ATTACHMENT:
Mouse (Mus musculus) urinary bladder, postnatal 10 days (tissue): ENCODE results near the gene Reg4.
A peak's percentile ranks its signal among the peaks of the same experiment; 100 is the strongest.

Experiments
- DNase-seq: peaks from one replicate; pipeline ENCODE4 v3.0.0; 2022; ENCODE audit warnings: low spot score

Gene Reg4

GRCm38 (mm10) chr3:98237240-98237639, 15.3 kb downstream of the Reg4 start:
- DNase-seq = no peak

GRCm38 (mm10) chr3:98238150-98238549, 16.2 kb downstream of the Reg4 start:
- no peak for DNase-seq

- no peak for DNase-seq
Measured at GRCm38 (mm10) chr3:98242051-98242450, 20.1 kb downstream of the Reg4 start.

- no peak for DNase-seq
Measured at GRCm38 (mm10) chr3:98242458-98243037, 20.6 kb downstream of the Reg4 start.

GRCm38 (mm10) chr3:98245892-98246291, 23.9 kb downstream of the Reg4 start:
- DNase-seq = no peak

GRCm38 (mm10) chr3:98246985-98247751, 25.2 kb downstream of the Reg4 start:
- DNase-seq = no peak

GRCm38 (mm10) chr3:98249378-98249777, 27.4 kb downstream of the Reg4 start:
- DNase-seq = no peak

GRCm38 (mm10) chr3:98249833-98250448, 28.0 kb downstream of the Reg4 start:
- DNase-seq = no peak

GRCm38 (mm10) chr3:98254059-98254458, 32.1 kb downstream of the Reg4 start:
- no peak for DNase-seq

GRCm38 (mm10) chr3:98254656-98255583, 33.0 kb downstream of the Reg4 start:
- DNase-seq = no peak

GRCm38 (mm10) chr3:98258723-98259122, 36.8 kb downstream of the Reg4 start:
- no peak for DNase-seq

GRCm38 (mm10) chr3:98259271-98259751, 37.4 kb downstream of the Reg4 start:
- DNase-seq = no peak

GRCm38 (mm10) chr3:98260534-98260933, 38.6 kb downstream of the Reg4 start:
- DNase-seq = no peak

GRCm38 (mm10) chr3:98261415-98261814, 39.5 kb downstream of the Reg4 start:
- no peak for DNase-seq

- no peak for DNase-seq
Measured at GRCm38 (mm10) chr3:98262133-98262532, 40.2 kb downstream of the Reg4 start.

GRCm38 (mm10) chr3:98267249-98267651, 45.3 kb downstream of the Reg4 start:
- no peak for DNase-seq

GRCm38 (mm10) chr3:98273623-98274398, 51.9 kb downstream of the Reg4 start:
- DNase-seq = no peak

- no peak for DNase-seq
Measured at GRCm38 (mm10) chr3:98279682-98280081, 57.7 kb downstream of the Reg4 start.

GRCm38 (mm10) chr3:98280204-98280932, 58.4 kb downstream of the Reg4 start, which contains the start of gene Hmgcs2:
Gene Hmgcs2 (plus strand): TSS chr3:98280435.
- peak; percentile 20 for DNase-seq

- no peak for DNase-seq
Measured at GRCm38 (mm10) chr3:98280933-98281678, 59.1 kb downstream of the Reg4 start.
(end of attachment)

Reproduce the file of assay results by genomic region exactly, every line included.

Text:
Mouse (Mus musculus) urinary bladder, postnatal 10 days (tissue): ENCODE results near the gene Reg4.
A peak's percentile ranks its signal among the peaks of the same experiment; 100 is the strongest.

Experiments
- DNase-seq: peaks from one replicate; pipeline ENCODE4 v3.0.0; 2022; ENCODE audit warnings: low spot score

Gene Reg4

GRCm38 (mm10) chr3:98237240-98237639, 15.3 kb downstream of the Reg4 start:
- DNase-seq = no peak

GRCm38 (mm10) chr3:98238150-98238549, 16.2 kb downstream of the Reg4 start:
- no peak for DNase-seq

- no peak for DNase-seq
Measured at GRCm38 (mm10) chr3:98242051-98242450, 20.1 kb downstream of the Reg4 start.

- no peak for DNase-seq
Measured at GRCm38 (mm10) chr3:98242458-98243037, 20.6 kb downstream of the Reg4 start.

GRCm38 (mm10) chr3:98245892-98246291, 23.9 kb downstream of the Reg4 start:
- DNase-seq = no peak

GRCm38 (mm10) chr3:98246985-98247751, 25.2 kb downstream of the Reg4 start:
- DNase-seq = no peak

GRCm38 (mm10) chr3:98249378-98249777, 27.4 kb downstream of the Reg4 start:
- DNase-seq = no peak

GRCm38 (mm10) chr3:98249833-98250448, 28.0 kb downstream of the Reg4 start:
- DNase-seq = no peak

GRCm38 (mm10) chr3:98254059-98254458, 32.1 kb downstream of the Reg4 start:
- no peak for DNase-seq

GRCm38 (mm10) chr3:98254656-98255583, 33.0 kb downstream of the Reg4 start:
- DNase-seq = no peak

GRCm38 (mm10) chr3:98258723-98259122, 36.8 kb downstream of the Reg4 start:
- no peak for DNase-seq

GRCm38 (mm10) chr3:98259271-98259751, 37.4 kb downstream of the Reg4 start:
- DNase-seq = no peak

GRCm38 (mm10) chr3:98260534-98260933, 38.6 kb downstream of the Reg4 start:
- DNase-seq = no peak

GRCm38 (mm10) chr3:98261415-98261814, 39.5 kb downstream of the Reg4 start:
- no peak for DNase-seq

- no peak for DNase-seq
Measured at GRCm38 (mm10) chr3:98262133-98262532, 40.2 kb downstream of the Reg4 start.

GRCm38 (mm10) chr3:98267249-98267651, 45.3 kb downstream of the Reg4 start:
- no peak for DNase-seq

GRCm38 (mm10) chr3:98273623-98274398, 51.9 kb downstream of the Reg4 start:
- DNase-seq = no peak

- no peak for DNase-seq
Measured at GRCm38 (mm10) chr3:98279682-98280081, 57.7 kb downstream of the Reg4 start.

GRCm38 (mm10) chr3:98280204-98280932, 58.4 kb downstream of the Reg4 start, which contains the start of gene Hmgcs2:
Gene Hmgcs2 (plus strand): TSS chr3:98280435.
- peak; percentile 20 for DNase-seq

- no peak for DNase-seq
Measured at GRCm38 (mm10) chr3:98280933-98281678, 59.1 kb downstream of the Reg4 start.